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Tatyana Bakalchuk: the woman creating a Russian Amazon

Wildberries, the business Tatyana Bakalchuk founded in her Moscow apartment while on maternity leave in 2004, has become Russia’s leading ecommerce site.

Entrepreneur Tatyana Bakalchuk is “an anomaly”, says Max Seddon in the Financial Times. In Russia’s male-dominated business world, success often depends on ties to the Kremlin. Bakalchuk (pictured), though, is a self-made billionaire, the first such woman in the country. Wildberries, the business she founded in her Moscow apartment while on maternity leave in 2004, has “fought off venture capitalists and state-backed rivals” to become Russia’s leading ecommerce site.

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Bakalchuk, 44, now has a $1.1bn fortune, and became rich by “reaching deep into everyday Russian life”. Her firm began as an online clothes retailer for women and took time to emerge as a serious business because ecommerce lacked an infrastructure – the long distances in Russia, poor roads and sclerotic postal service held up development. But she ploughed on regardless. “If I’d read business textbooks, I probably wouldn’t have done anything. I’d have worked out the business model and realised it was impossible. But if you don’t know, then it can’t scare you.” Today, the company offers four million different products from 35,000 brands and 26,000 suppliers.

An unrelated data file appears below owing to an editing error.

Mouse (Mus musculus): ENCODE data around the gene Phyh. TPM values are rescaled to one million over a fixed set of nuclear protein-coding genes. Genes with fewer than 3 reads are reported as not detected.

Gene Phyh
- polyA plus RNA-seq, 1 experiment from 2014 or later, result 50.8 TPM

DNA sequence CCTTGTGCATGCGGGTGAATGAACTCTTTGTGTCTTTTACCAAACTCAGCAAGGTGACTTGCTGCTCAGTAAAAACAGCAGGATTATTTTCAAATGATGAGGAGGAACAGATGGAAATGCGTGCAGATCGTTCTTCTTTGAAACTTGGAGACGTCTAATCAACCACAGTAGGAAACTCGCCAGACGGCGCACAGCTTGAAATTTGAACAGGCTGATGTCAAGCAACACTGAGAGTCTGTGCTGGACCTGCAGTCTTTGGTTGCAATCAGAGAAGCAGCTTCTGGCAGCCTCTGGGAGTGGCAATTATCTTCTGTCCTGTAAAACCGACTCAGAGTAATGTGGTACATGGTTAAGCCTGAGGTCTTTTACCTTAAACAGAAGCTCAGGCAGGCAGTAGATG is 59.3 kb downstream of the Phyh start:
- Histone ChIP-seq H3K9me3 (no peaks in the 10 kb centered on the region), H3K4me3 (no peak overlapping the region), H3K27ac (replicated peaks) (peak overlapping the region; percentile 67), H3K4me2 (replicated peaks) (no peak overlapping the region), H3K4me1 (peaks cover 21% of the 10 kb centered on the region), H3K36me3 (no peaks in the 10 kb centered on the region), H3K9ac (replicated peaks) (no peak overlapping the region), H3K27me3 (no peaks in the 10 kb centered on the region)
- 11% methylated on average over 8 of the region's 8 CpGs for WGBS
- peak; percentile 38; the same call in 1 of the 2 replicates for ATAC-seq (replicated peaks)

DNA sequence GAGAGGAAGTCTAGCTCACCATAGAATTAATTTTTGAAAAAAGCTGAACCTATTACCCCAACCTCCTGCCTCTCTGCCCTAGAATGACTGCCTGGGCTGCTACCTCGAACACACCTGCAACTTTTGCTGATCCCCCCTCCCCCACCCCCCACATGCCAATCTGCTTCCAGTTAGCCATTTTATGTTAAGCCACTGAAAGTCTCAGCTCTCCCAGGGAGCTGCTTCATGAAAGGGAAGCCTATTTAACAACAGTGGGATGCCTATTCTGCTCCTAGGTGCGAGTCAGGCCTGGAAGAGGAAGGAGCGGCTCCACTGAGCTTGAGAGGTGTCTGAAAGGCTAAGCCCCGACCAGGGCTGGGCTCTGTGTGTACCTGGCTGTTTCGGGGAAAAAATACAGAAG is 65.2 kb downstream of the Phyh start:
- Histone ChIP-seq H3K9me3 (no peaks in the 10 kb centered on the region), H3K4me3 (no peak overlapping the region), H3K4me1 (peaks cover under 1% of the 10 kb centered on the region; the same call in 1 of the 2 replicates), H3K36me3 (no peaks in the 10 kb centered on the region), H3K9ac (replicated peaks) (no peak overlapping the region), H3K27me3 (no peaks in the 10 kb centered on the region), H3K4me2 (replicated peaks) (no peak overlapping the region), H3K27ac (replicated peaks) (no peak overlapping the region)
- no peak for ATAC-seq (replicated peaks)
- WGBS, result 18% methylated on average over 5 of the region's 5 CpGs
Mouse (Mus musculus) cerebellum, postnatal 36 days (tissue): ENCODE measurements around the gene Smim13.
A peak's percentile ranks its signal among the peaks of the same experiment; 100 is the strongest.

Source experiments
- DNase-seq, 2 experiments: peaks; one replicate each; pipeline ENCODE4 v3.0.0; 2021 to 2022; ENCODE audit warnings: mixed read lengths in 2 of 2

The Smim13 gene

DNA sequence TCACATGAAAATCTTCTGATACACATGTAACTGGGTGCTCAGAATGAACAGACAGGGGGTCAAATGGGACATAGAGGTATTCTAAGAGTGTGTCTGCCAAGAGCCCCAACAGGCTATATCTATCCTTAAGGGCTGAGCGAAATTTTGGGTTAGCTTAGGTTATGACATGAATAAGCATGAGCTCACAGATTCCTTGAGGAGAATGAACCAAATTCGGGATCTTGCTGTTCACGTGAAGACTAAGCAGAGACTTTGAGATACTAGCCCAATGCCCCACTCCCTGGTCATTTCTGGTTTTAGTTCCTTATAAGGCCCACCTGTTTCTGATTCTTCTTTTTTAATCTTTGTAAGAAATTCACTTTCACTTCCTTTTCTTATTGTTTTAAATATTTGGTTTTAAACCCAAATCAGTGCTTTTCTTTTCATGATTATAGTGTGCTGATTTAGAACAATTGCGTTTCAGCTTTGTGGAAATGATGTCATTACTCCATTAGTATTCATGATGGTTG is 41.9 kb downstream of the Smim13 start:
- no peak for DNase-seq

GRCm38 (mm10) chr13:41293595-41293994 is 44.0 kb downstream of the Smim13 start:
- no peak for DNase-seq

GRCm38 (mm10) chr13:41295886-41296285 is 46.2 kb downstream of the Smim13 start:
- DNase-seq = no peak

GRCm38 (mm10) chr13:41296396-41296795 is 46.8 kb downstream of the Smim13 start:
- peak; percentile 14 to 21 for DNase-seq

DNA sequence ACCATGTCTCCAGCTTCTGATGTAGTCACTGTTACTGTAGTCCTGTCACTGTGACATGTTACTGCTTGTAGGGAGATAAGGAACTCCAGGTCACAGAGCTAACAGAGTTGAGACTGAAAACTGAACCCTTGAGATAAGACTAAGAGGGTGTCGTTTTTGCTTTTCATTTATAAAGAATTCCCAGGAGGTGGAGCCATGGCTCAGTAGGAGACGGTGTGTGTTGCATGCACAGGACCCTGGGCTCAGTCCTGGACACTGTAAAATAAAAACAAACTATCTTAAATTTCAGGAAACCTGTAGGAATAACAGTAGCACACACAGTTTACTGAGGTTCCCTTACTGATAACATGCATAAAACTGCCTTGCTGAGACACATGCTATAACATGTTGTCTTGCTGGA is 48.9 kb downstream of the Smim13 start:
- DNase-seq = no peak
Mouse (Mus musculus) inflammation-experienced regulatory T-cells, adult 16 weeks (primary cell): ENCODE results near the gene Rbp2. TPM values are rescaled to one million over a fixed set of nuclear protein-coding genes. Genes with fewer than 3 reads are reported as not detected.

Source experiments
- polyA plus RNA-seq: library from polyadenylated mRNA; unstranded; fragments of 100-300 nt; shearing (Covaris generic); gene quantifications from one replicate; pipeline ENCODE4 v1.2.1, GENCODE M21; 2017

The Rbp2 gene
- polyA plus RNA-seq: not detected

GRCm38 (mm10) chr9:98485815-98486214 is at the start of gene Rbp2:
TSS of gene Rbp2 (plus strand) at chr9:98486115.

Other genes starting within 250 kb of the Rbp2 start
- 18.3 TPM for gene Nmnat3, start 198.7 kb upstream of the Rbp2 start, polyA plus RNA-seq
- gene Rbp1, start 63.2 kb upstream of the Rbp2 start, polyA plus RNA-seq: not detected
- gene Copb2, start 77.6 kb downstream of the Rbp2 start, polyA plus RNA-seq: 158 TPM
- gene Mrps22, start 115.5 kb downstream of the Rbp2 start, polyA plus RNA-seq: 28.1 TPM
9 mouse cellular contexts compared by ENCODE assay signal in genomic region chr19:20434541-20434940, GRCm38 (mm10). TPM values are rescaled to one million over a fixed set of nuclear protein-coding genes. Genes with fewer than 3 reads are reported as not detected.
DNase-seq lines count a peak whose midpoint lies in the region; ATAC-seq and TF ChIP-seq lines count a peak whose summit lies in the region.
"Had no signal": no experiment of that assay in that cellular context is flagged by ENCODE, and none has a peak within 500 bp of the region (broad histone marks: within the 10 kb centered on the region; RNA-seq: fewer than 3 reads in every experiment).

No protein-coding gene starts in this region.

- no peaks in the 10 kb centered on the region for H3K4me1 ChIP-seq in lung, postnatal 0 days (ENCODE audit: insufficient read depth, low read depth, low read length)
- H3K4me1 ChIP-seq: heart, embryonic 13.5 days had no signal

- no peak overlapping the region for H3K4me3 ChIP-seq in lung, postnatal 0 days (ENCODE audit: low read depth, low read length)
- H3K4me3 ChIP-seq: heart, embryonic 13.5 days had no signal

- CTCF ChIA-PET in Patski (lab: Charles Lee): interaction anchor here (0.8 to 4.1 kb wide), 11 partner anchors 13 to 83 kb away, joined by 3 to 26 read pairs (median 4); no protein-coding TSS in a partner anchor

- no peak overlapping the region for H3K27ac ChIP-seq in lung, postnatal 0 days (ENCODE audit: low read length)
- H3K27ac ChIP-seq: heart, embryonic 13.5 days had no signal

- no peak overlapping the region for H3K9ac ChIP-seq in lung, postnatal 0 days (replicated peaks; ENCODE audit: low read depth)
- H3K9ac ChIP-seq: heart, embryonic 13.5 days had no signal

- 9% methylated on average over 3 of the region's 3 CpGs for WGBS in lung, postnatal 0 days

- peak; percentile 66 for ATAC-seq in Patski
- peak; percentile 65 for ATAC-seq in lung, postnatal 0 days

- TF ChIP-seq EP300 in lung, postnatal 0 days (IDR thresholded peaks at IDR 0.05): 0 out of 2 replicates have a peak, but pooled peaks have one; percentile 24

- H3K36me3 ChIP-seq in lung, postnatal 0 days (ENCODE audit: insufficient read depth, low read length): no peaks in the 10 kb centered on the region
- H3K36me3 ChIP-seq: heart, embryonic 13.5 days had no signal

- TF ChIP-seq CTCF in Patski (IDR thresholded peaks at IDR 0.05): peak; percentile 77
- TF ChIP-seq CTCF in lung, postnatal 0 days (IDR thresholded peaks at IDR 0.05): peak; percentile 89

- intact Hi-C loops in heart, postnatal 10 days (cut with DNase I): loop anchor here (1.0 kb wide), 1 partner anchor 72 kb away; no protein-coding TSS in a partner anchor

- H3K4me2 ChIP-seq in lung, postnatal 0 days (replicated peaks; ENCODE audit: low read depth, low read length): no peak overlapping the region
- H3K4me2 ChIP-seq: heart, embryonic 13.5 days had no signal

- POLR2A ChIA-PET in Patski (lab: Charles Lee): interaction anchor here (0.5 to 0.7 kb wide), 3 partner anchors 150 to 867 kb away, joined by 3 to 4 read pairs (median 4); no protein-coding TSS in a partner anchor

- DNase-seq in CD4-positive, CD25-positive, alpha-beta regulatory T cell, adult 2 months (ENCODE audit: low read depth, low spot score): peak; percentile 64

Wildberries’ turnover grew 88% in 2019 to Rbs223.5bn ($3bn), with net profit rising from Rbs1.88bn to Rbs7bn, making Wildberries the leader in Russia’s fast-growing ecommerce market. Bakalchuk, who processed her first orders herself at home, now runs a business with no external investors and 48,000 employees, including 12,000 extra staff hired to cope with surging business as a result of Covid-19. In the first quarter of 2020, Wildberries doubled both turnover and sales year on year.

The secret to success, she says, is to start small and move slowly. “Russian entrepreneurs who go to schools such as Harvard are all obsessed with the idea that you come up with a business idea, raise money and grow as fast as you can.” But when you do that “your business model will have feet of clay. It has to be done right”.

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